Maher recently left Lord Abbett to join the investment team at Hilton Capital to launch the Hilton Small and Mid Cap Opportunities Strategy. He’s a quiet, unassuming figure whose demeanor belies his intensity when discussing investment strategies.
“I’m happy to add value to the investment team,” says Maher. “From day one, the conversations here have been extremely high level and sophisticated. And they’ve given me the space and freedom to dive into the research as we develop the new strategy.”
Maher brings depth and focus in equities to the Hilton investment team. A graduate of Georgetown, Maher followed his high school passion to Wall Street, starting at a French quantitative firm called Paribas Asset Management.
“It was a great way to begin a career because I was in a small division where I touched everything from RFPs and models to executing trades,” he shares. “I’m glad to have experienced the quant side, but I eventually gravitated more to fundamentals.”
Maher moved to Lynch & Mayer, working for the head of marketing.
"It was a growth investment firm, and I figured I would transition from marketing to the investment side,” he recalls. “Once again, I lucked out in the mentor department when a highly rated analyst named John Levinson joined the team. Even though I was still on the marketing end and had just started my MBA at night at NYU, I started doing a few projects for John. After a while, they gave me a shot to work more closely with him, and that was really the beginning of my transition."
Maher became the lead technology analyst at Lynch & Mayer shortly before the “dot-com bubble,” which he credits as one of his “greatest learning experiences.”
“I learned a great deal about investment strategies there, and a lot about myself and my own preferences,” he explains. “Understanding business models and differentiators, really being able to dissect a company’s profit, I gained so much in my time there.”
Lynch & Mayer was eventually folded into Delaware Management, but Maher was already making a name as a tech analyst, and was quickly scooped up by Centurion Investment Group, headed by Rob Raiff.
“At Centurion I was in tech, telecom and media,” he says. “After that I moved to Invesco and covered semiconductors and software. By the time Lord Abbett came after me, I was a full-blown sector analyst.”
In 2003 Maher joined the mid cap growth team under Kevin Ferguson at Lord Abbett, where he began to broaden his range from tech and analyze several sectors.
“Being a generalist prepared you for being a portfolio manager,” he says. “You really begin to develop philosophies of your own; taking bits and pieces from each sector, successes, failures, mentors—everything—and codifying them into a worldview that is hopefully fundamentally sound, but flexible enough to continue learning.”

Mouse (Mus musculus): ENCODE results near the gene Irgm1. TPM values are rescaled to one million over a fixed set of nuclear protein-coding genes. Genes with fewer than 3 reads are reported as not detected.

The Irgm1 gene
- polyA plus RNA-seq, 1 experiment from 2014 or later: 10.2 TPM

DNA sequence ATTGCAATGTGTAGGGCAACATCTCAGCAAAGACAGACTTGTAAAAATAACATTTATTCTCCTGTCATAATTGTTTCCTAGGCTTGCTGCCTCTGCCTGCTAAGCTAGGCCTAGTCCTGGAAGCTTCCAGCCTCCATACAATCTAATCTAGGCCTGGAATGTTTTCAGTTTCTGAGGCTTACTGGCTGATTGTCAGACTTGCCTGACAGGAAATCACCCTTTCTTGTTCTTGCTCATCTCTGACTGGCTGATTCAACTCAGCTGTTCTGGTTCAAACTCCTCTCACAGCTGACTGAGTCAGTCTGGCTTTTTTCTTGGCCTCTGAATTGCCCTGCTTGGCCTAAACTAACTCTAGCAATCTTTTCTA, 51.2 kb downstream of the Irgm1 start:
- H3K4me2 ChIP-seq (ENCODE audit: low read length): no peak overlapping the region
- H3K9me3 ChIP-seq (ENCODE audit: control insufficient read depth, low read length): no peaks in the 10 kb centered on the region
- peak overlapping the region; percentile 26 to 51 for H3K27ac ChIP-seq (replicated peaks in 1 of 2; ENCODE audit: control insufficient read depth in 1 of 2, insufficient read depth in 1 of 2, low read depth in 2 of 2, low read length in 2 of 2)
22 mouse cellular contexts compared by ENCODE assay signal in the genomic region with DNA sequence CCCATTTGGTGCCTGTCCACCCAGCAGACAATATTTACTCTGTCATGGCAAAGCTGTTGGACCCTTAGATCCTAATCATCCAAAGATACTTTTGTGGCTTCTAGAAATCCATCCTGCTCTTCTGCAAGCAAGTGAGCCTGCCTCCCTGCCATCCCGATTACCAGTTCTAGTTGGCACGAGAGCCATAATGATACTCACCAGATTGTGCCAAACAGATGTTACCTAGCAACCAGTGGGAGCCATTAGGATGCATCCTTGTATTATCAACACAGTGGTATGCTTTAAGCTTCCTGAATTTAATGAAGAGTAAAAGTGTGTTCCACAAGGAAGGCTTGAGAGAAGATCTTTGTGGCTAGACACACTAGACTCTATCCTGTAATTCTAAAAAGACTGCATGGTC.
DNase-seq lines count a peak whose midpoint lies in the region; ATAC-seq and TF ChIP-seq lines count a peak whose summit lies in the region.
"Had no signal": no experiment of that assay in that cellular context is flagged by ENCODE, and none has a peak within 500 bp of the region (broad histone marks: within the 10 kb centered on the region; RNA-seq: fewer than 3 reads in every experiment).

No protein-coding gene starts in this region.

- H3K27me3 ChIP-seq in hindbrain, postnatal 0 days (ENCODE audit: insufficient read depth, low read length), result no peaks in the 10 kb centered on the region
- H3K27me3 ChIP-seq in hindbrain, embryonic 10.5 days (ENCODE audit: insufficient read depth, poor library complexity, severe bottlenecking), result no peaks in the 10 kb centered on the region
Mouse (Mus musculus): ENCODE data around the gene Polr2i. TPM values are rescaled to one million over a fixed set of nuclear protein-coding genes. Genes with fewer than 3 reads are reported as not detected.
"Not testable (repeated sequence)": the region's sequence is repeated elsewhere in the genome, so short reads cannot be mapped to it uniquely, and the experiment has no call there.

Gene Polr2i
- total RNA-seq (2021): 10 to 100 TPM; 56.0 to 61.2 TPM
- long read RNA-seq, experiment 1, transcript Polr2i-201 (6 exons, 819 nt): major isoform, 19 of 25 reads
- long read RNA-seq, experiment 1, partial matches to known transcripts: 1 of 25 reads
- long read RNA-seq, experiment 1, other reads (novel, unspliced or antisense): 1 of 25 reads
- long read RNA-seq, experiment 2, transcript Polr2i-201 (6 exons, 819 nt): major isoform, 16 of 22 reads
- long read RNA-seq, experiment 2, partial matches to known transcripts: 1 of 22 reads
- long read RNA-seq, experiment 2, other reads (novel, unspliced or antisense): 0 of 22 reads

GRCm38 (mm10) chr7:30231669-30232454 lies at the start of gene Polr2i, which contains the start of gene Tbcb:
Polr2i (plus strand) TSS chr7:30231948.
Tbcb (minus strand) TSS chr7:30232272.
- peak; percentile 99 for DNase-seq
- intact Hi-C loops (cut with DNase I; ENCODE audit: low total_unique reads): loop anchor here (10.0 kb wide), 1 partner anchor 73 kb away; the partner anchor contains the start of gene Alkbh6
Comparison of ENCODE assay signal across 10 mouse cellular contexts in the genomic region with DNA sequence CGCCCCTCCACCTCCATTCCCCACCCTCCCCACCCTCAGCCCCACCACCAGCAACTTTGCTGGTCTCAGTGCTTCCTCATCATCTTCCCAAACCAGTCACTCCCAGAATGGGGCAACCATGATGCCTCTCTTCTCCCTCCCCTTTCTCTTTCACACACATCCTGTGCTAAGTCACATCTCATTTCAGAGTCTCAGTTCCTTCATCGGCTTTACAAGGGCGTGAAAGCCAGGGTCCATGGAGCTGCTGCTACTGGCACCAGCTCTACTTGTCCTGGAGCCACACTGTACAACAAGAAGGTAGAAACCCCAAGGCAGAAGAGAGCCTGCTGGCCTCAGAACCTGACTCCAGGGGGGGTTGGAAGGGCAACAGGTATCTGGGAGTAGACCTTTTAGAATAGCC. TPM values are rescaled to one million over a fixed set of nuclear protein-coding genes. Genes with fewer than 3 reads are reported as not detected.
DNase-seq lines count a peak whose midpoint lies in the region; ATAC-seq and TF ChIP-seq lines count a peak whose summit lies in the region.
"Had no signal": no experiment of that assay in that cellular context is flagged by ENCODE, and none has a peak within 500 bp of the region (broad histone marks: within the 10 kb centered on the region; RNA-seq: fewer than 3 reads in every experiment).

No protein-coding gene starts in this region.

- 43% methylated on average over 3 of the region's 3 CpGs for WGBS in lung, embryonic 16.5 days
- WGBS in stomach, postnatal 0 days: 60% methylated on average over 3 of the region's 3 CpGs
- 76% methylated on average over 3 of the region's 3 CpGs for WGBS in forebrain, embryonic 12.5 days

In 2006, Maher was asked to be a dedicated analyst for Lord Abbett’s new mid cap fund. By the following year, he and Justin Maurer were tapped to co-head the strategy.
“It was an arranged marriage that really worked,” he laughs.
Over the next several years, the pair grew the fund to nearly $6 billion under management.
“Hilton clients have often asked whether we would open a pure equity play,” says Craig O’Neill, President and CEO of Hilton Capital. “It’s always tempting to look outside of your core discipline or push the envelope of a strategy, particularly during bull runs like we’ve experienced over the past several years. But launching a pure equity strategy is another discipline entirely. We knew Tom pretty well from Lord Abbett. He had a great track record, was widely respected in the industry, and we admired his philosophy, so when the opportunity to woo him over to Hilton presented itself, the stars finally aligned.”
The goal of the Hilton Small and Mid Cap Strategy is to be “part of your equity strategy,” says Maher. “I’m a ‘GARP’ (Growth at a Reasonable Price) investor seeking superior returns with lower volatility. We had great success at Abbett understanding that not everything fits in a style box. I map from a value perspective but don’t map to certain areas of the market.”
When asked about what attracted him to Hilton, Maher is unequivocal:
“An aversion to risk. High level of due diligence. Adherence to fundamentals. Entrepreneurial enough to maneuver when necessary but big enough to have administrative depth. Hilton checks every box for me.”